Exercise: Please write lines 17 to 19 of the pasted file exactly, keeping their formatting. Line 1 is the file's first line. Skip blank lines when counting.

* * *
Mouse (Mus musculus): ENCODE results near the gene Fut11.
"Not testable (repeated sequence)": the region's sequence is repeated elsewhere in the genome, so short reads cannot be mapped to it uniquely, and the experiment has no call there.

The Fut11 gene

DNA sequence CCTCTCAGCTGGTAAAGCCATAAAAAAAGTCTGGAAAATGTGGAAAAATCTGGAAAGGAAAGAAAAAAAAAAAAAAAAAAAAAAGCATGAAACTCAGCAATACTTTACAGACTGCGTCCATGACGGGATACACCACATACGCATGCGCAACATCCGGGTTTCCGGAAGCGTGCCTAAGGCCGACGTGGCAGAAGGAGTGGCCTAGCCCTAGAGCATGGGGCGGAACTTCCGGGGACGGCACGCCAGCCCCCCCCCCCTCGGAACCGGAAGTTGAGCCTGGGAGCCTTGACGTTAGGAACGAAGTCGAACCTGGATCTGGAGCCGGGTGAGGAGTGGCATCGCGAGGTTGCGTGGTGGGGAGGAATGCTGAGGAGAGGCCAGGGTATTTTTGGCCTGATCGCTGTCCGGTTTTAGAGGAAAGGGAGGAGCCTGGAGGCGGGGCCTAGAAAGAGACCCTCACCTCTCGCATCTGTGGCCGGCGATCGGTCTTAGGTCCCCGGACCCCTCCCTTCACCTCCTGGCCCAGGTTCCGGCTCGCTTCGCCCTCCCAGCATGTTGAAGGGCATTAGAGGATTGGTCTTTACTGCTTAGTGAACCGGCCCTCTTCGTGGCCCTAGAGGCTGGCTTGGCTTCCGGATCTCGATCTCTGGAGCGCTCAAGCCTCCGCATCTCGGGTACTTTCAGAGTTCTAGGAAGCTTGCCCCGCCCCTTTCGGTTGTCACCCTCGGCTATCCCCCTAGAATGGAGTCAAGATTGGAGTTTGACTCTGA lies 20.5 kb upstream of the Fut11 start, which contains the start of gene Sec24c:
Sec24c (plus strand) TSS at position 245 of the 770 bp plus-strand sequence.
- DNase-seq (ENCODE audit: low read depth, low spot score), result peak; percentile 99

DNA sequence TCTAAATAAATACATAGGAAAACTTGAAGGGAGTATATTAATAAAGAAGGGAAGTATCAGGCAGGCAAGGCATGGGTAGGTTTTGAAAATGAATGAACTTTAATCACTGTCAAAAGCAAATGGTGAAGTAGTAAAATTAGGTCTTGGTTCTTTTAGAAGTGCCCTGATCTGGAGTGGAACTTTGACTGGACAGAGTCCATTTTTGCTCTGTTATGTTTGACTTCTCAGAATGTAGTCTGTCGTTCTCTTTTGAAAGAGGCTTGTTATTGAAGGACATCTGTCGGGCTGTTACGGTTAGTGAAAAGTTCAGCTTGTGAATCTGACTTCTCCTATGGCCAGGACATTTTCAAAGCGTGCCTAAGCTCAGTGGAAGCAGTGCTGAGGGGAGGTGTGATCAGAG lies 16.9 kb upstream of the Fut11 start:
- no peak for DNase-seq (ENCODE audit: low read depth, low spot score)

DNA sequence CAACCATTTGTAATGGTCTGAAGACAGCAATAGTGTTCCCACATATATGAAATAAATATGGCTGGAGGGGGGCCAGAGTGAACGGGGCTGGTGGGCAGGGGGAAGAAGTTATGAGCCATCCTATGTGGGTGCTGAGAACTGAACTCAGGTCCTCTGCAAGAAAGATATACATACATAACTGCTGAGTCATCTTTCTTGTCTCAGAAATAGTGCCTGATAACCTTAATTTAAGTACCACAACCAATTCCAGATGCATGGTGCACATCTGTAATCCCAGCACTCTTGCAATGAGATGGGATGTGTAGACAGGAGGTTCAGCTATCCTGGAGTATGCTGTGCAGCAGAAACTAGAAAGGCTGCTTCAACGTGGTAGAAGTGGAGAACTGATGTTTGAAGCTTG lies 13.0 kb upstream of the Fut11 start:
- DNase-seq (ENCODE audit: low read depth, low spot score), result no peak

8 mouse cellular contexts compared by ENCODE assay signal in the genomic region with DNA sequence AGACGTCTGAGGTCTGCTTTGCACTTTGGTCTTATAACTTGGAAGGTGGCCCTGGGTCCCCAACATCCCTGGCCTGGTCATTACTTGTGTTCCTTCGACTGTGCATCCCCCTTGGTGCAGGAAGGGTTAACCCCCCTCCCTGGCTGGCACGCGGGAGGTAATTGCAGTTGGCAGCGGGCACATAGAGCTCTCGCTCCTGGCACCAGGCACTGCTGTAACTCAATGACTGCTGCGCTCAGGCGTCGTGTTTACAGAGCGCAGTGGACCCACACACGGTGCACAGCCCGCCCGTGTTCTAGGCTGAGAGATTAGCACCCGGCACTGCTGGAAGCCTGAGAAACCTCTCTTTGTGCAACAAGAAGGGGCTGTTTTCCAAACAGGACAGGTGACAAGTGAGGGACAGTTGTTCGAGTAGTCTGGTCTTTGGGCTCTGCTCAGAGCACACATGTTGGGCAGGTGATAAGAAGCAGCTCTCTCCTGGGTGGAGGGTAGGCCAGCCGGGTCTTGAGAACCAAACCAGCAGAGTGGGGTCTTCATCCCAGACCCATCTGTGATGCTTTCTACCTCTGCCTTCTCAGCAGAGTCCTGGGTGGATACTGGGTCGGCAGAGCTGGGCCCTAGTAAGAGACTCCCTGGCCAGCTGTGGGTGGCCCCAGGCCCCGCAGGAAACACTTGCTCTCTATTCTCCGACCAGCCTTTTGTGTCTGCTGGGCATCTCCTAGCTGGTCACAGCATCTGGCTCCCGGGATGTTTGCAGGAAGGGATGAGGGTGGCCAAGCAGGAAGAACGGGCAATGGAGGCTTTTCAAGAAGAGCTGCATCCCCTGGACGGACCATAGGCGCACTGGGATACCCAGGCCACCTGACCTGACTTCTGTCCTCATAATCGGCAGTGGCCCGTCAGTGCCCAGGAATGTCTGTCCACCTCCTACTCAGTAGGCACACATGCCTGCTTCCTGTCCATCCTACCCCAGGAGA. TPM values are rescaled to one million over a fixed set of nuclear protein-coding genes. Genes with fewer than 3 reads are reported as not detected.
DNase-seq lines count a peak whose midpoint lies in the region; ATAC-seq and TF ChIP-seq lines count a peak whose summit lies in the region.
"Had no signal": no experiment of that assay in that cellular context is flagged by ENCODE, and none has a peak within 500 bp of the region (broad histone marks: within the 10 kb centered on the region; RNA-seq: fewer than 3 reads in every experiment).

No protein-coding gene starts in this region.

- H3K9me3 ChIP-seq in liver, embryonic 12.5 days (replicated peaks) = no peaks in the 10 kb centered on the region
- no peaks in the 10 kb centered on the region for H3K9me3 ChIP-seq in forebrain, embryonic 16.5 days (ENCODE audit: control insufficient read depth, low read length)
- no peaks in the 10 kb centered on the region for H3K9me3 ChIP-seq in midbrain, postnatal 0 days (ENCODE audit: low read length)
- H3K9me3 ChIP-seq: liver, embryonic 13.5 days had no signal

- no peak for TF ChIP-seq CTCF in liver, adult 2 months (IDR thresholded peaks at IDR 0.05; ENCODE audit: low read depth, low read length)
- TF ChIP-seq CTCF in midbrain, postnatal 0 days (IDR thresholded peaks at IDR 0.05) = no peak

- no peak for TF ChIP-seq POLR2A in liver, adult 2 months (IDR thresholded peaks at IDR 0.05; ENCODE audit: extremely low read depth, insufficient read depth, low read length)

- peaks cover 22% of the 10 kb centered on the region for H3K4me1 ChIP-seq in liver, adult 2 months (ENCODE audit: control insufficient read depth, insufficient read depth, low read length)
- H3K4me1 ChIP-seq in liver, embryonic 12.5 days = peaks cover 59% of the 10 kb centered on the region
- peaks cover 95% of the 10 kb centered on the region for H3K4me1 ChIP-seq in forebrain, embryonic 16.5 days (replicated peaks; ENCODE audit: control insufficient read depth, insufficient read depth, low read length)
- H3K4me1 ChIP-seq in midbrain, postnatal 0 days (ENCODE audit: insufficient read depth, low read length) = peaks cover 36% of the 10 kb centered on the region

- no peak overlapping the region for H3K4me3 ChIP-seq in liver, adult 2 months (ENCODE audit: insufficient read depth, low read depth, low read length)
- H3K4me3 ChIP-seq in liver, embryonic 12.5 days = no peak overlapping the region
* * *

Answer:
- no peaks in the 10 kb centered on the region for H3K9me3 ChIP-seq in midbrain, postnatal 0 days (ENCODE audit: low read length)
- H3K9me3 ChIP-seq: liver, embryonic 13.5 days had no signal

- no peak for TF ChIP-seq CTCF in liver, adult 2 months (IDR thresholded peaks at IDR 0.05; ENCODE audit: low read depth, low read length)